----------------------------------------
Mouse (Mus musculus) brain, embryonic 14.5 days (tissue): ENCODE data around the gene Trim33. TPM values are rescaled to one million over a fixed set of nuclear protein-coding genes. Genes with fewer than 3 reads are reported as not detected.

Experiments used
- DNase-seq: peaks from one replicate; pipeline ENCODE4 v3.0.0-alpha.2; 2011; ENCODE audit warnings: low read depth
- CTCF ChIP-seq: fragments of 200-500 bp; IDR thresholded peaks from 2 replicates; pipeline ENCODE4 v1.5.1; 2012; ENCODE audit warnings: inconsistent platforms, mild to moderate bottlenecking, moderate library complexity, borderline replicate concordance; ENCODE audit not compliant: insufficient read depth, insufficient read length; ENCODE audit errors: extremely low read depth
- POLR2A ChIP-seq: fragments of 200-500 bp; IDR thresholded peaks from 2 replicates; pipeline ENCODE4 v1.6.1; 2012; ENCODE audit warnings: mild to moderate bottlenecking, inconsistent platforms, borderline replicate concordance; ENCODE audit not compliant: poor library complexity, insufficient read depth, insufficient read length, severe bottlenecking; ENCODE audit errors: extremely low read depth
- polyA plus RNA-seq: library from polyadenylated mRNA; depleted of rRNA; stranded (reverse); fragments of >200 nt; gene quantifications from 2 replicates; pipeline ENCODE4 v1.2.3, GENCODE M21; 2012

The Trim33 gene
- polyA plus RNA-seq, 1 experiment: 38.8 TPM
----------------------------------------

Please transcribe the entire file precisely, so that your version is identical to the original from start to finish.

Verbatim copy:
Mouse (Mus musculus) brain, embryonic 14.5 days (tissue): ENCODE data around the gene Trim33. TPM values are rescaled to one million over a fixed set of nuclear protein-coding genes. Genes with fewer than 3 reads are reported as not detected.

Experiments used
- DNase-seq: peaks from one replicate; pipeline ENCODE4 v3.0.0-alpha.2; 2011; ENCODE audit warnings: low read depth
- CTCF ChIP-seq: fragments of 200-500 bp; IDR thresholded peaks from 2 replicates; pipeline ENCODE4 v1.5.1; 2012; ENCODE audit warnings: inconsistent platforms, mild to moderate bottlenecking, moderate library complexity, borderline replicate concordance; ENCODE audit not compliant: insufficient read depth, insufficient read length; ENCODE audit errors: extremely low read depth
- POLR2A ChIP-seq: fragments of 200-500 bp; IDR thresholded peaks from 2 replicates; pipeline ENCODE4 v1.6.1; 2012; ENCODE audit warnings: mild to moderate bottlenecking, inconsistent platforms, borderline replicate concordance; ENCODE audit not compliant: poor library complexity, insufficient read depth, insufficient read length, severe bottlenecking; ENCODE audit errors: extremely low read depth
- polyA plus RNA-seq: library from polyadenylated mRNA; depleted of rRNA; stranded (reverse); fragments of >200 nt; gene quantifications from 2 replicates; pipeline ENCODE4 v1.2.3, GENCODE M21; 2012

The Trim33 gene
- polyA plus RNA-seq, 1 experiment: 38.8 TPM